Finally, a checklist or cognitive aid is only going to create meaningful change if it is used. The purpose of an intraoperative handoff is to communicate, and the cognitive aid is meant to facilitate that communication. There must be a shared belief that accurate and complete intraoperative handoffs are critical for safe patient care. When that belief is eroded by a sense of time pressure or a culture of production pressure, then our patients are placed at higher risk of incomplete communications. Implementing a new checklist is not enough; integrating that checklist into a culture of communication and shared sense of responsibility for safe handoffs will go much farther toward addressing the safety problem created by transitions of care. This communication and culture change should include figuratively lowering the barrier of the drapes – it is telling that the most missed item during intraoperative handoffs is the introduction of the new anesthesia team to the surgical team (Anesth Analg 2015;120:96-104; asamonitor.pub/31k978f). The culture change should also start at the top, with strong leadership investment. Examples include investing in team communication training to accompany the rollout of a new handoff tool or building in 30 minutes of overlap time between shifts to allow for handoffs without clinicians feeling rushed. Investing in a culture of communication is necessary for successful implementation of an intraoperative handoff tool.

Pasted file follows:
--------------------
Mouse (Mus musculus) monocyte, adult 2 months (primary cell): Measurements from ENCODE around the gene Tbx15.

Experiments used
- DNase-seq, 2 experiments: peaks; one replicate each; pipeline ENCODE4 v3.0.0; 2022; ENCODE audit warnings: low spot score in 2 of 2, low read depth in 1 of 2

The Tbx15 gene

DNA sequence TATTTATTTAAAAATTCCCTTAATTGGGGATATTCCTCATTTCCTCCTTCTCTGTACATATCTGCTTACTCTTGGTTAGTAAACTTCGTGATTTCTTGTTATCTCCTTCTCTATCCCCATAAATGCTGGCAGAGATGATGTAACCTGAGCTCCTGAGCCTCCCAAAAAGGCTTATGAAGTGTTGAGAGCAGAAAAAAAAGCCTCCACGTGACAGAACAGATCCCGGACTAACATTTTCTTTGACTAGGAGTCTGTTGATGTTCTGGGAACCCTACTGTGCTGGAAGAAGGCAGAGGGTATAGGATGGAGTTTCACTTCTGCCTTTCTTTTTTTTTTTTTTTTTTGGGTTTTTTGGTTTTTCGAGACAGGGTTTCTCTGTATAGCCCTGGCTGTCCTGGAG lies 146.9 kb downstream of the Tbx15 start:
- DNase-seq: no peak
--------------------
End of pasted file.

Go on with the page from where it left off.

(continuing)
These four overdose accidents fortunately resulted in no lasting harm to the patients, but they offer us a good opportunity to learn strategies to prevent similar events in the future. Preventing handoff errors involves a multifaceted approach of standardizing the handoff process, incorporating a cognitive aid, improving timeliness and accuracy of documentation, and building a culture of open communication.